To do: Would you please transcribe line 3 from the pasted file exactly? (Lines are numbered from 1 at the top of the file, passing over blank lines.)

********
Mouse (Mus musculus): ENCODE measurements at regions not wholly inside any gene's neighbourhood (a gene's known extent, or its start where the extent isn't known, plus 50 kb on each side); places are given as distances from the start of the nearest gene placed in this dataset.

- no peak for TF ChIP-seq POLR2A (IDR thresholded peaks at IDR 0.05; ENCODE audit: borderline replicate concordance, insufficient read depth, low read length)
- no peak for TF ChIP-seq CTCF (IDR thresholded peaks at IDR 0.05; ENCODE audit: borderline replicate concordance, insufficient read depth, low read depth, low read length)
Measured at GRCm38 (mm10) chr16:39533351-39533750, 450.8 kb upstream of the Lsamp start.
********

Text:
- no peak for TF ChIP-seq CTCF (IDR thresholded peaks at IDR 0.05; ENCODE audit: borderline replicate concordance, insufficient read depth, low read depth, low read length)